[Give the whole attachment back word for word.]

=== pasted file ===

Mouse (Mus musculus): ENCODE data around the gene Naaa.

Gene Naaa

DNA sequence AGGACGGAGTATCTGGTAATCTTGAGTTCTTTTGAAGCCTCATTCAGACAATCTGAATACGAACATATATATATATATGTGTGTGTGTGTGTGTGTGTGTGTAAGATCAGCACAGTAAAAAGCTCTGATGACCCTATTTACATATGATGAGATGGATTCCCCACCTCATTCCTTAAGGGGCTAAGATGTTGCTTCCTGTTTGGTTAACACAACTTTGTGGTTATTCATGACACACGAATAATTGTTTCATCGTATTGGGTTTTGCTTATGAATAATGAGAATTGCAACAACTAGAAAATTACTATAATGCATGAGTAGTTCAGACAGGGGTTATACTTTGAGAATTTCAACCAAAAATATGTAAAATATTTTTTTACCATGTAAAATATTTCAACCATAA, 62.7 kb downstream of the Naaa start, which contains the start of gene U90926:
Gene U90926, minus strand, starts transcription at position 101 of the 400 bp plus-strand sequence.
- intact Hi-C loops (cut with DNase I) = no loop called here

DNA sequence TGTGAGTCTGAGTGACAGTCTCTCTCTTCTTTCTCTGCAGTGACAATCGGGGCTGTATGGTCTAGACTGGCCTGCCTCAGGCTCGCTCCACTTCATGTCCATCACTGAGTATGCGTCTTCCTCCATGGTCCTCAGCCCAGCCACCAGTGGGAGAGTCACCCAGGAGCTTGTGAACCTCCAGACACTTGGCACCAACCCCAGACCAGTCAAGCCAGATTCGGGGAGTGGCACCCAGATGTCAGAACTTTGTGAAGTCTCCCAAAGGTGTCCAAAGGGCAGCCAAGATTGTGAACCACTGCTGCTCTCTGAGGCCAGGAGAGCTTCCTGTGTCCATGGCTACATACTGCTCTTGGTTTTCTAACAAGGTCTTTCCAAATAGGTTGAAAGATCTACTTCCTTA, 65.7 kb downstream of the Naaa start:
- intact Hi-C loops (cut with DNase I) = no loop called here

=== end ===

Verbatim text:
Mouse (Mus musculus): ENCODE data around the gene Naaa.

Gene Naaa

DNA sequence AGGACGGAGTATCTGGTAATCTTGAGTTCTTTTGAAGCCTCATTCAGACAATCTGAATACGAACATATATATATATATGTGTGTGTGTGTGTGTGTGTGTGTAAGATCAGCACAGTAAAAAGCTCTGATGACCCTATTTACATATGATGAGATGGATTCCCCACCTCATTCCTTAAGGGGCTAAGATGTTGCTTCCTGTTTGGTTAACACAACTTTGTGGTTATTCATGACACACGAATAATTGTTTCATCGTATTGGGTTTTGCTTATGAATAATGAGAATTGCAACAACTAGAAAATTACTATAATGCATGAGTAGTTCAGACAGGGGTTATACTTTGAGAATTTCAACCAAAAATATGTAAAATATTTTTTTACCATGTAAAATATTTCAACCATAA, 62.7 kb downstream of the Naaa start, which contains the start of gene U90926:
Gene U90926, minus strand, starts transcription at position 101 of the 400 bp plus-strand sequence.
- intact Hi-C loops (cut with DNase I) = no loop called here

DNA sequence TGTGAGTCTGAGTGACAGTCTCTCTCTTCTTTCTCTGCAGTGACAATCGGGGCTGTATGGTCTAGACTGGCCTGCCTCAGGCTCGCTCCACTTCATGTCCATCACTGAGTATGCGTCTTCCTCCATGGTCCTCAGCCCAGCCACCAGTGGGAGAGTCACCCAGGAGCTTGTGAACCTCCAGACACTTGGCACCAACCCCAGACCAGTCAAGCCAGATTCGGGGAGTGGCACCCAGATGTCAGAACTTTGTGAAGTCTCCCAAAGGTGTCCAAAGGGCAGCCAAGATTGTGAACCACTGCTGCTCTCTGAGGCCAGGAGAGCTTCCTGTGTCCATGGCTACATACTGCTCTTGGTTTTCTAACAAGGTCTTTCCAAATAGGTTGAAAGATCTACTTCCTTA, 65.7 kb downstream of the Naaa start:
- intact Hi-C loops (cut with DNase I) = no loop called here